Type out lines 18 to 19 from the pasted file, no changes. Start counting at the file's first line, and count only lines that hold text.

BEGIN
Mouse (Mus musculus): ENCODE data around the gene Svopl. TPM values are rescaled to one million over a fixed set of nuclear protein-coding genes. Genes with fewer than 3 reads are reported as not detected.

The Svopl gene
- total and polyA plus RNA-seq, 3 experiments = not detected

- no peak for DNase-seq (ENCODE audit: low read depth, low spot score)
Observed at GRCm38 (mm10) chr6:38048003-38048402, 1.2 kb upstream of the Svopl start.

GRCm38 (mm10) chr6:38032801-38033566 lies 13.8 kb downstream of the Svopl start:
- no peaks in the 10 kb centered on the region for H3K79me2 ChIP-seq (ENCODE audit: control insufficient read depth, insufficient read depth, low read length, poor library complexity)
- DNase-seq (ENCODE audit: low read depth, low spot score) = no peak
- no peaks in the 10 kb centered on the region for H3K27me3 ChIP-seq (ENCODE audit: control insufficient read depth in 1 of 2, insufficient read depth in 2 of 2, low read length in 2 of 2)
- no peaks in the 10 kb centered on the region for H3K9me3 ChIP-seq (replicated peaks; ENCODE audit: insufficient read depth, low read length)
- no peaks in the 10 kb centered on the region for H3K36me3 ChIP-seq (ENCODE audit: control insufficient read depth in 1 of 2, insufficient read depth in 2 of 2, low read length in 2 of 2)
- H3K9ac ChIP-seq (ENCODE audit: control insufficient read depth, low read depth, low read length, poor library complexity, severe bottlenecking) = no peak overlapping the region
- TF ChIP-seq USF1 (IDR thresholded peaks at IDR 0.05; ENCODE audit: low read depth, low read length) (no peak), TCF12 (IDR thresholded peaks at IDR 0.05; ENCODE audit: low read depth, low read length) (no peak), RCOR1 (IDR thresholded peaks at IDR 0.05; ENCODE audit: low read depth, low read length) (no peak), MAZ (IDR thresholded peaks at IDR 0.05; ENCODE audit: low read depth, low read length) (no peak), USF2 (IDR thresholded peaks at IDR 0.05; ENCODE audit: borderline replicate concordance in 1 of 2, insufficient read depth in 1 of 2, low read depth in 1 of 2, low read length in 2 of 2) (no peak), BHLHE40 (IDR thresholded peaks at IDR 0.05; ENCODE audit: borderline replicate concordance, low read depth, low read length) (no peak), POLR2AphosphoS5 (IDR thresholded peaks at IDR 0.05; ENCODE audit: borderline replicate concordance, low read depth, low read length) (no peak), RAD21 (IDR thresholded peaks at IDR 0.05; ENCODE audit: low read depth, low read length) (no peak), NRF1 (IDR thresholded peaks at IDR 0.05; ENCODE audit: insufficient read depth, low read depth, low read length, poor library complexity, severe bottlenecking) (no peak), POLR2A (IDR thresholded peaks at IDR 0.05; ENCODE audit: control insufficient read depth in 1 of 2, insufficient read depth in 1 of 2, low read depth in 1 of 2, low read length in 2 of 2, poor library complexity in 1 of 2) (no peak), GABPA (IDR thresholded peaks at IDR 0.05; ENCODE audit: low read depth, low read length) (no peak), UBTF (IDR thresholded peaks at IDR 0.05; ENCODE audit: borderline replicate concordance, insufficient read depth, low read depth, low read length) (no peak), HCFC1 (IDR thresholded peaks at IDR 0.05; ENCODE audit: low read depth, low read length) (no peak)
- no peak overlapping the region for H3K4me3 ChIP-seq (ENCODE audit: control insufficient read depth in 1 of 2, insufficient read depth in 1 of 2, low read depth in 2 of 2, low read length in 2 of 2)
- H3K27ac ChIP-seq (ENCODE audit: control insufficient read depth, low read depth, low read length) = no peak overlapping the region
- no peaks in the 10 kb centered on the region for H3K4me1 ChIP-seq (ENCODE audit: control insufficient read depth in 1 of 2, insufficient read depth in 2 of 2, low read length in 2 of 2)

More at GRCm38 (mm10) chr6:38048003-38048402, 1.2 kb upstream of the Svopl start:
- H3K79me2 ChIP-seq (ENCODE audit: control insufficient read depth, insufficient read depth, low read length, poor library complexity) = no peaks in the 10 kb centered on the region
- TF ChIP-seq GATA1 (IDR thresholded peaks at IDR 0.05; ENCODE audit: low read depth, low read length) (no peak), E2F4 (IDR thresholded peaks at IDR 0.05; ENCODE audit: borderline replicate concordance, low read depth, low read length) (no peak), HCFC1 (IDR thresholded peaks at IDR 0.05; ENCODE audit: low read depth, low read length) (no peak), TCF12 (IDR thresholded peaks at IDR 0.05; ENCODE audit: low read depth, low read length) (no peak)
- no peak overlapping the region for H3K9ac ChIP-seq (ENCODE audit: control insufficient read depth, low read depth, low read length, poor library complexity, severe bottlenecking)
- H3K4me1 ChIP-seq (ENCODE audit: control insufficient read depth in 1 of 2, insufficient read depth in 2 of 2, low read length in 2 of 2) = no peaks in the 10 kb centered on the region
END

- H3K79me2 ChIP-seq (ENCODE audit: control insufficient read depth, insufficient read depth, low read length, poor library complexity) = no peaks in the 10 kb centered on the region
- TF ChIP-seq GATA1 (IDR thresholded peaks at IDR 0.05; ENCODE audit: low read depth, low read length) (no peak), E2F4 (IDR thresholded peaks at IDR 0.05; ENCODE audit: borderline replicate concordance, low read depth, low read length) (no peak), HCFC1 (IDR thresholded peaks at IDR 0.05; ENCODE audit: low read depth, low read length) (no peak), TCF12 (IDR thresholded peaks at IDR 0.05; ENCODE audit: low read depth, low read length) (no peak)